The three virtues of a programmer: Laziness, Impatience, and Hubris. – Larry Wall

# Difference between revisions of "Legacy:Operators"

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## Revision as of 19:35, 6 May 2016

## Contents

## Basics

### Preoperators / Postoperators

If any operator is available as pre- **and** postoperator both versions basically have the same effect on the variable. The only difference is what they return: Preoperators return the variable's new value (after the operator's effect) while postoperators return the old value (the value before the operator did something).

### Precedence of operators

The precedence of operators is used to group expressions.

local int a,b,c,d,e; a=2; b=3; c=4; d=2; e=5; // log output: log(a@b@c@d@e); // 2 3 4 2 5 log(a*b+++c**d*e); // 86.000000 log(a@b@c@d@e); // 2 4 4 2 5

UnrealScript actually evaluates the expression like this:

(a * (b++)) + ((c ** d) * e)

You should use a form that uses some spaces and only few (or no) parentheses. This helps understanding the expression a lot when you look at it again after some time:

a * b++ + c**d * e

## Boolean Operators

- iff (if and only if)
- The word "iff" means "if and only if," implying that if the given condition isn't met, the operation will yield a different (the opposite) result. (This is maths and logic jargon,
*not*an UnrealScript operator.)

- short-circuit
- Some binary boolean operators only evaluate their right operand if the result of the entire expression isn't already defined by the result of the first operand. In this case, the right operand is
*skipped*, which is a particularly handy feature if evaluation of that right operand has non-trivial side effects (like a function call) or relies on the left operand's result.if (bAlreadyConfirmed || ShowMessageBox("Are you sure?")) ... // show message only when needed

if (ThisPawn != None && ThisPawn.bIsPlayer) ... // prevent "Accessed None"s

Operation |
Operator |
Precedence |
Description |
Short-circuit |

Negation | `!` |
Unary | Negates a boolean expression | |

And | `&&` |
30 | True iff both operands are true | First operand false -> expression false |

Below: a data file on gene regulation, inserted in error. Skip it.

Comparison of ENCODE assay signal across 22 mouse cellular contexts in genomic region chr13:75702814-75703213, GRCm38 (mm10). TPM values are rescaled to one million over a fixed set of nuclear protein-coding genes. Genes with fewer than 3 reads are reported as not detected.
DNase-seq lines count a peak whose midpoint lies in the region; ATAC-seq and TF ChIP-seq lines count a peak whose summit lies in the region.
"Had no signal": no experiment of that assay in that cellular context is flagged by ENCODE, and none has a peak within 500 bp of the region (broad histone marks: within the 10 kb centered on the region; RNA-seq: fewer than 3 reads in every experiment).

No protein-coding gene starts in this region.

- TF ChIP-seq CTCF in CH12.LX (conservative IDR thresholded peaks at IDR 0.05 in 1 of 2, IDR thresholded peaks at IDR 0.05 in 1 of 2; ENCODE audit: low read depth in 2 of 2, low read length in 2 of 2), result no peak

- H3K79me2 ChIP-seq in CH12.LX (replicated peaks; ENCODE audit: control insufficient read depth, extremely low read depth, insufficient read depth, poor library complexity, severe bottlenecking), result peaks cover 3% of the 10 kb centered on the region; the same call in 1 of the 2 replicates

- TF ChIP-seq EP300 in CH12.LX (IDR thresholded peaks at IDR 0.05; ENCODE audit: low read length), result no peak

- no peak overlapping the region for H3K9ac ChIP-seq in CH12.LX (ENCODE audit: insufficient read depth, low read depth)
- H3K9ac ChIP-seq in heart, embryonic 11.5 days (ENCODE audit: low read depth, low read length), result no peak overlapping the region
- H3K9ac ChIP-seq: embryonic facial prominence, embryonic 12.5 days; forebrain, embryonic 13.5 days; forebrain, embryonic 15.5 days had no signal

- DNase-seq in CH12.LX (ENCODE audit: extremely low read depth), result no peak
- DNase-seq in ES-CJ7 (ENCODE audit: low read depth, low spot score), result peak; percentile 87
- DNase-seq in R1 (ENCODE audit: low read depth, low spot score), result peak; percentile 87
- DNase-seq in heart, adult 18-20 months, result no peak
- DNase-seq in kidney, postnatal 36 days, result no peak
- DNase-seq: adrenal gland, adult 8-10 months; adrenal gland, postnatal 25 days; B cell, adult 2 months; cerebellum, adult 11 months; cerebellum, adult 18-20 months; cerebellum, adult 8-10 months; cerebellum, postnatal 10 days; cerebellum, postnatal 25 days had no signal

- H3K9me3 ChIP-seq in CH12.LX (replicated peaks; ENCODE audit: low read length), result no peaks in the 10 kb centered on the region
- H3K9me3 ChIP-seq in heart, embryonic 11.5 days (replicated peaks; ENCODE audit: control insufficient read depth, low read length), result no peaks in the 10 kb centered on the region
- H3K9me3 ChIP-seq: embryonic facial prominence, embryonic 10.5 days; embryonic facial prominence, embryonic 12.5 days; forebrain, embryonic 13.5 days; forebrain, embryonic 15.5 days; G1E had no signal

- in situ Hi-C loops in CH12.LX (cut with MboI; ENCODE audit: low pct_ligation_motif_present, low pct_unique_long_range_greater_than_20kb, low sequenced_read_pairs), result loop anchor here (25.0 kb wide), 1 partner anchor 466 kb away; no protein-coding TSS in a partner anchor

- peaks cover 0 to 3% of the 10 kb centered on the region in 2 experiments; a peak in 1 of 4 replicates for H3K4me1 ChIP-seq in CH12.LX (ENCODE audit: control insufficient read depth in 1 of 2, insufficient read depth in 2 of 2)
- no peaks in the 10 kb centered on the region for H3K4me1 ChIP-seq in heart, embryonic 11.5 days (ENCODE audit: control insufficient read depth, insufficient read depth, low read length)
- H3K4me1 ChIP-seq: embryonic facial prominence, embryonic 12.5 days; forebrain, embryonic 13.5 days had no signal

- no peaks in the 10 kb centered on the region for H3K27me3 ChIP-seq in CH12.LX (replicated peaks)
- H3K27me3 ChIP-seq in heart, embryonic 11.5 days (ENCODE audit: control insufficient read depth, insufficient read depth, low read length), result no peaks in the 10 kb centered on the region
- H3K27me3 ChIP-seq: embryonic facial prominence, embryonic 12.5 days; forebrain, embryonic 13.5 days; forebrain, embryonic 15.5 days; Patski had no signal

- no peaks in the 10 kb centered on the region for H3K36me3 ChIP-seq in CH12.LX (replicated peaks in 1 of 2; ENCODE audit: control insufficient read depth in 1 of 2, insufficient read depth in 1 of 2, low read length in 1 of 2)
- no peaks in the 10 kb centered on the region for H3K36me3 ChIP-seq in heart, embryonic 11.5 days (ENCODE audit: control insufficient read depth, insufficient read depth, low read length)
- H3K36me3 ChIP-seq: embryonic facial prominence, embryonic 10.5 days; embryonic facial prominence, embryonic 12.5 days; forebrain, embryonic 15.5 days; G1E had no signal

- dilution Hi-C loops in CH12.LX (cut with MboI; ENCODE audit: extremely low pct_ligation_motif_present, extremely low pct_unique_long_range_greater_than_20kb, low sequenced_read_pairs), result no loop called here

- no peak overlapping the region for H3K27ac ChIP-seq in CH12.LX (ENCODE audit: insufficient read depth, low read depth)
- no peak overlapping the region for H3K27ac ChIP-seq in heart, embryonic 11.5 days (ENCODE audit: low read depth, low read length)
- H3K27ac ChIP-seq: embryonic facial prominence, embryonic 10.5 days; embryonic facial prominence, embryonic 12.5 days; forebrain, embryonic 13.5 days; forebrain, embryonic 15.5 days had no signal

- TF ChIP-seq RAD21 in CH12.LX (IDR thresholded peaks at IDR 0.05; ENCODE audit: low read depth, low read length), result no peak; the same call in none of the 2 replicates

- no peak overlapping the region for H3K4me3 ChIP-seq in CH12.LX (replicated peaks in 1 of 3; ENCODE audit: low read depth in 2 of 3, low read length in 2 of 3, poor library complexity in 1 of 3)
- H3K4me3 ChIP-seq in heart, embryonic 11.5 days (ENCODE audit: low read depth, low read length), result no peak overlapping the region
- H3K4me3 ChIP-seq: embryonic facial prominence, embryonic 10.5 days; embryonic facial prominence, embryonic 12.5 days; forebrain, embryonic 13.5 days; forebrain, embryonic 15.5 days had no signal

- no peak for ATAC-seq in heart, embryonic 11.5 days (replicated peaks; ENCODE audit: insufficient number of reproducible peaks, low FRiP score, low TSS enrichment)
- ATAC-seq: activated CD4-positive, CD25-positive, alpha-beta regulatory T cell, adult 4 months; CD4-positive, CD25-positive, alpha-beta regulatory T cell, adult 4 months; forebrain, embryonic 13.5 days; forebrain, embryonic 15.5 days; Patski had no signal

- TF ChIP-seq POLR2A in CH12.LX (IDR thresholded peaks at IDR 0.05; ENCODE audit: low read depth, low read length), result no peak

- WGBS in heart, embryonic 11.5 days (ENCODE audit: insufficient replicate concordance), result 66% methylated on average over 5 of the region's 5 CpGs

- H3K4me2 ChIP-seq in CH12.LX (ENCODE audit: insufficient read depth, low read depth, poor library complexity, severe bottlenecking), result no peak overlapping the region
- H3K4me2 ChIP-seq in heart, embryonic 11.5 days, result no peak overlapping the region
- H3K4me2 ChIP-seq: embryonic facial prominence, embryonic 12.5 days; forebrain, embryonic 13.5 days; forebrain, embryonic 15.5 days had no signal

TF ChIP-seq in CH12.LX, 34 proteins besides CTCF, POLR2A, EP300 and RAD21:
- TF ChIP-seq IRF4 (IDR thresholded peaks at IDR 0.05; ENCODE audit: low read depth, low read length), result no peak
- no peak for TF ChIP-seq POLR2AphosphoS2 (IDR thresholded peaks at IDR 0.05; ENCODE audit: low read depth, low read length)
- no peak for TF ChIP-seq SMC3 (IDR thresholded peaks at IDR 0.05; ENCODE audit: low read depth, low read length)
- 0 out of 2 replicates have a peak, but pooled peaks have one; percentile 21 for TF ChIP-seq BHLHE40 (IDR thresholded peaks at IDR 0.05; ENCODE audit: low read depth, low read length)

Exclusive Or | `^^` |
30 | True iff one of the operands is true (but not both) | |

Inclusive Or | `||` |
32 | True iff one or both of the operands are true | First operand true -> expression true |

## Comparison Operators

Comparison operators apply to values of all types. Only compatible types can be compared (numbers with numbers, strings with strings and so on). *Object* (classes, actors, textures, etc.) and *Name* properties can only be compared using *Equal* or *Unequal*.

Operation |
Operator |
Precedence |
Remarks |

Equal | `==` |
24 | |

Approximately Equal | `~=` |
24 | Equality within 0.0001 (numbers) Case-insensitve equality (strings) |

Less | `<` |
24 | |

Less or Equal | `<=` |
24 | |

Greater | `>` |
24 | |

Greater or Equal | `>=` |
24 | |

Not Equal | `!=` |
26 |

## Conditional Operator

The conditional operator is a ternary operator in Devastation and UnrealEngine 3 games. In UnrealEngine 3 it has the following syntax:

condition?expression1:expression2

In Devastation the syntax is as follows:

condition??expression1:expression2

In both cases it works similar to the **If/Else** statement, but returns the value of one of the two expressions. If the condition evaluates to `True`

, then the first expression is evaluated, otherwise the second expression is evaluated.

Let's consider an UnrealScript implementation of the global function Max(). In UnrealEngine 1 or 2 you would have to implement it as something like the following:

static final function int Max(int A, int B) { if (A > B) { return A; } else { return B; } }

In UnrealEngine 3 you can now express the same feature in a much more compact form:

static final function int Max(int A, int B) { return A > B ? A : B; }

Very pleasing to the eye and exactly what you mean: Depending on a condition, this function is supposed to return one of two values, not execute one of two statements.

Note that the conditional operator is no general replacement for the **If** statement! The **If** statement selects statements to be executed, while the conditional operator selects values to be returned. In fact, you get a compiler error if any of the three operands is a statement that doesn't return a value.

## Numeric Operators

Numeric operators apply to values of type int, float and byte.